The gastrointestinal tract is characterized by three variable physiologic functions: motility, vascularity, and secretion. These three functions may vary, from a normal base-line of activity, in either an overactive or an underactive direction. Overactivity leads to hypermotility, vascular engorgement, and excessive secretion; underactivity leads to hypomotility, vascular pallor, and minimal secretion. It is generally felt that these states are mediated through the rich innervation of the gastrointestinal tract with both sympathetic and parasympathetic elements of the autonomic nervous system.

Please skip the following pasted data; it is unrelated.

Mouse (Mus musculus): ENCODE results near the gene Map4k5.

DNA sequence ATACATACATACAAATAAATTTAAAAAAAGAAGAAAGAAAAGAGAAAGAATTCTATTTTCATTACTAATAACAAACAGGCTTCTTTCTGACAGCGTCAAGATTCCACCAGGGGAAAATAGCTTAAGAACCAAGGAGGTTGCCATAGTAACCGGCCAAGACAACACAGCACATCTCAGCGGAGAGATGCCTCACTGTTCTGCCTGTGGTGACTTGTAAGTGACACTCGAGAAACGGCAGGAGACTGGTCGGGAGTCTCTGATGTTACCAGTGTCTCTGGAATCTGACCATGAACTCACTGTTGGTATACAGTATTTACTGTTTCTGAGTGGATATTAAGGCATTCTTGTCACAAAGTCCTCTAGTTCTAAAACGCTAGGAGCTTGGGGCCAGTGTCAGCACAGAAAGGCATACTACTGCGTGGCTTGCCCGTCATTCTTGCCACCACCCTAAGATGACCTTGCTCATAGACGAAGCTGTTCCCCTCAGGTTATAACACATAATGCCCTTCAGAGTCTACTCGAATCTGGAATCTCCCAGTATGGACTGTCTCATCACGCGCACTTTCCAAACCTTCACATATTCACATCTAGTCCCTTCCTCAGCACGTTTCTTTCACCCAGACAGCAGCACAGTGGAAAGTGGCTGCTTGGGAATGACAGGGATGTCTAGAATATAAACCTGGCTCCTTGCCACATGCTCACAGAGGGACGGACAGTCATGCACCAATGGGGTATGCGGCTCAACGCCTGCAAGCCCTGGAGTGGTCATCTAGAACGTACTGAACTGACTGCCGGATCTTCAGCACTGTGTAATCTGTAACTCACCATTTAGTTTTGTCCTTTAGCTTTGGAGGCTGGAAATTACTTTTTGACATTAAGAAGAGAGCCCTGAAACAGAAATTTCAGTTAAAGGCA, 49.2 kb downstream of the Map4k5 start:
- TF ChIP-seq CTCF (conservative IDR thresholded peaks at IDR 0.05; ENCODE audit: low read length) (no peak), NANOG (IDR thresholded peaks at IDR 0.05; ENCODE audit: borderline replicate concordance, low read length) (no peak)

Extensive experimental work has shown that the most significant factors in varying states of motility, vascularity, and secretion appear to be emotional ones.* These three functions may change rapidly, within minutes, depending on the emotional state of the subject. Feelings of marked anxiety, unexpressed or unaware anger and resentment, and frustrated needs for affection may lead to hypermotility, hypervascularity, and hypersecretion. States of depression, abject loneliness and isolation, and apathy may